Improve your strength and balance to stay steady on your feet
An article in the British Medical Journal found that a programme of home-based exercise can help prevent falls in the elderly.
As we grow older, many of us become more prone to trips and falls, with around a third of people over 65 suffering a fall each year. Falls in later life can be serious, causing injuries such as concussion and hip fractures and leading to a loss of self-confidence and independence, so it’s important to take action to minimise our risk of falling and keep ourselves safe.
Importance of exercise
Part of the reason we fall more as we get older is that we lose some of our strength, balance and flexibility, causing us to become less steady on our feet. Luckily however, exercise can be used to counteract this.
According to a recent research paper in the British Medical Journal, following a programme of home-based exercise can help to prevent falls amongst the elderly population. The experiment concentrated on women over the age of 80 and involved giving participants an individual programme of strength and balance retraining exercises that they could follow at home. As a result of the exercise programme, researchers saw a noticeable decrease in the number of falls suffered, with the biggest difference being seen in people who previously fell often.
If this is something you think you could benefit from, make an appointment to see your GP. They can refer you to a physiotherapist who will be able to design an effective strength and balance training regime that is tailored to your specific needs.
As well as home-based exercises, older people can also benefit from taking part in gentle sports and activity such as Tai Chi, walking, dancing and swimming. Many community centres and gyms also offer exercise classes that are geared specifically towards older people. So think about what you enjoy doing, seek advice from your doctor, and get out there and get active. As well as helping you to avoid falls, it will also have a positive impact on your general health and wellbeing.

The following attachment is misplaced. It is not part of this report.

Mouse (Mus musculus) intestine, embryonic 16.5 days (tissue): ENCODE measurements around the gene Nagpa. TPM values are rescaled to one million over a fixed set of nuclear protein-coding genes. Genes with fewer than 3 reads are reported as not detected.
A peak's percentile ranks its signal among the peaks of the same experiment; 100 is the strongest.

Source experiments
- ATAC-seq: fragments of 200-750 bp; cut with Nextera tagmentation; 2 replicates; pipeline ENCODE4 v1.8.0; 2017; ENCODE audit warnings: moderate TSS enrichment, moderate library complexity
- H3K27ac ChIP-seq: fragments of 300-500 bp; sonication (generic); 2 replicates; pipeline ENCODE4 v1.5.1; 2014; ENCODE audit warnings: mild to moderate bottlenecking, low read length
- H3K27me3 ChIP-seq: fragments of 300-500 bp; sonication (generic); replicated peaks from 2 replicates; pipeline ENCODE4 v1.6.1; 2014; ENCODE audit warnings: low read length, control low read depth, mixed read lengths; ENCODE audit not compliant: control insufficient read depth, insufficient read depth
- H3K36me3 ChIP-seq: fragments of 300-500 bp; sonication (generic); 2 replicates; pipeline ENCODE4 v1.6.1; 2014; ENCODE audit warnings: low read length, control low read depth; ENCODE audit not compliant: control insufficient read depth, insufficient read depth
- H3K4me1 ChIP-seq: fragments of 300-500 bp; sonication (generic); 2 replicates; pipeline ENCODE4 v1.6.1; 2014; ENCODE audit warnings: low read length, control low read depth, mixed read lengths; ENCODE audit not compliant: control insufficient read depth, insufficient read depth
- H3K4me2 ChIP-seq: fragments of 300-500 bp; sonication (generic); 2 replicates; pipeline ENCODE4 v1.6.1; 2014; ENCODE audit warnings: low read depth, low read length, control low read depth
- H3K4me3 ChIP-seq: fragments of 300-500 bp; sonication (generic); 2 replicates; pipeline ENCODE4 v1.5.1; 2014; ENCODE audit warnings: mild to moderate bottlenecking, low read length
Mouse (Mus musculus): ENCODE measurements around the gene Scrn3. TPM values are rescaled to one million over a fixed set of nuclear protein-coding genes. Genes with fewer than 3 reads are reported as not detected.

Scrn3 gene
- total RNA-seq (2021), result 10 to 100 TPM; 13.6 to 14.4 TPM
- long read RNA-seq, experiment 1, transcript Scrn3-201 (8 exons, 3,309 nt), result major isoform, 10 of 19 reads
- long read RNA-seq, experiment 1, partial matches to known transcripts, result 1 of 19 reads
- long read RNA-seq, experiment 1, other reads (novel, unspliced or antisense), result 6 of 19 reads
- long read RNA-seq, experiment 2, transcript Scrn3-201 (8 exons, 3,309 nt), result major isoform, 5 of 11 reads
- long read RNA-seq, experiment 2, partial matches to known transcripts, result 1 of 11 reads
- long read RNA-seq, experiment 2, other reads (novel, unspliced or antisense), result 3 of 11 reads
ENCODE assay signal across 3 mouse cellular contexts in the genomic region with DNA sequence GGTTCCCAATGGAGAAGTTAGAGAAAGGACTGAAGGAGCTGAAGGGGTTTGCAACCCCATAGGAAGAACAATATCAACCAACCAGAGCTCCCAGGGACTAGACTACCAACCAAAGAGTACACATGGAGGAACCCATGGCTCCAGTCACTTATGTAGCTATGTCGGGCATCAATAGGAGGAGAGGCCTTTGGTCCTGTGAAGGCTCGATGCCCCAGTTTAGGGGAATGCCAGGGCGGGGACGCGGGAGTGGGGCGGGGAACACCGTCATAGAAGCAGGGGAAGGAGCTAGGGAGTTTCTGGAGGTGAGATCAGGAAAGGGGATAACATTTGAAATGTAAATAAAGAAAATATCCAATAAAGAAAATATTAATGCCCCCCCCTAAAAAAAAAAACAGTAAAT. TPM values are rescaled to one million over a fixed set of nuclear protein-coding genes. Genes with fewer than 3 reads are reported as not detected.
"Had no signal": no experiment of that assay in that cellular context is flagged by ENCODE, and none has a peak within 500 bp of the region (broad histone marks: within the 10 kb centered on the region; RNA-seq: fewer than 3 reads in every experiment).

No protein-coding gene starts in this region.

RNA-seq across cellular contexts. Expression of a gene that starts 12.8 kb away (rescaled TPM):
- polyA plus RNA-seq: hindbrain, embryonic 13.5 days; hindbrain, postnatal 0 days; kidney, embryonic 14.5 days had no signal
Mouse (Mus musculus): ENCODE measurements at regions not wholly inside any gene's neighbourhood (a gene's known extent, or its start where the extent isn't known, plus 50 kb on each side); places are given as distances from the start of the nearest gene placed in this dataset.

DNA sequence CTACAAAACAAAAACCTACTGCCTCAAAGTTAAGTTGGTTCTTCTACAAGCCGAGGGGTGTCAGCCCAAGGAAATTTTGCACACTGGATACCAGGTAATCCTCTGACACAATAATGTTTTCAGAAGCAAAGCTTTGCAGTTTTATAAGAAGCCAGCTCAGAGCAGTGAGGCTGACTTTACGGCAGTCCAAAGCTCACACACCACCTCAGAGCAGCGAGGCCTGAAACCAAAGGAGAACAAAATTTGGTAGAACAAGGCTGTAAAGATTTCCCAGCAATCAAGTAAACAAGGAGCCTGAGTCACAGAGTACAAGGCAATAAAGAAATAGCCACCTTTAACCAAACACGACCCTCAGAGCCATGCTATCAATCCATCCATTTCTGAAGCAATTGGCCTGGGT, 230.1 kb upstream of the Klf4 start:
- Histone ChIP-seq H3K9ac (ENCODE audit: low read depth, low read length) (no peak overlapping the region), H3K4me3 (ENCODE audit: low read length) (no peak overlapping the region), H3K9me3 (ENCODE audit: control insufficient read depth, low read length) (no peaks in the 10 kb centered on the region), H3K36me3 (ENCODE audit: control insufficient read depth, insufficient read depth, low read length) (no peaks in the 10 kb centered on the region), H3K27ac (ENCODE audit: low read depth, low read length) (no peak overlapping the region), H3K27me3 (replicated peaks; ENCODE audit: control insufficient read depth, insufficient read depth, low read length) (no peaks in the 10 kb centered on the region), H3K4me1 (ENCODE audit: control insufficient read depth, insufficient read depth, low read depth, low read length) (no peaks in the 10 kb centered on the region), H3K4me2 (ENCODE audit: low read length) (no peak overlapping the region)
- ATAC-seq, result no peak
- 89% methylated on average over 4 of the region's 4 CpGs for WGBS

As well as committing to a programme of exercise, there are a number of additional measures you can take to help minimise your risk of falling. A health MOT should be first on your list. Some health conditions and medications can cause dizziness or disorientation which, in turn can lead to trips and falls, so if you are experiencing any of these symptoms, be sure to make an appointment with your doctor who will be able to identify any underlying health problems and review your existing medication if necessary. Given that poor vision contributes to more than a quarter of a million falls in older people each year, regular eye check-ups are also a must.
Your environment makes a big difference when it comes to avoiding falls, so make sure your home is safe, secure and free of dangers. Carrying out a hazard assessment of your home can help you to identify potential risks within the home, and enable you to take the necessary steps to minimise those risks, whether that’s doing something as simple as moving furniture from high-traffic areas and improving the lighting, or taking more permanent measures such as installing grab bars in the bathroom.
The familiarity of your surroundings also plays a big role when it comes to ensuring your health and safety, and people who stay in their own homes with the help of a live in carer are perhaps less susceptible to falls than those who have to move somewhere unfamiliar such as a care home or relative’s house. Hiring a live in carer enables you to remain in your own home, surrounded by familiar objects and following familiar routines, whilst providing you with any additional support you may need. And, if the worst happens and you do take a tumble, you can feel assured that your carer will immediately be on hand to help.
To find out how our live-in carers could help you to remain safe and independent in your own home, please give our team a call.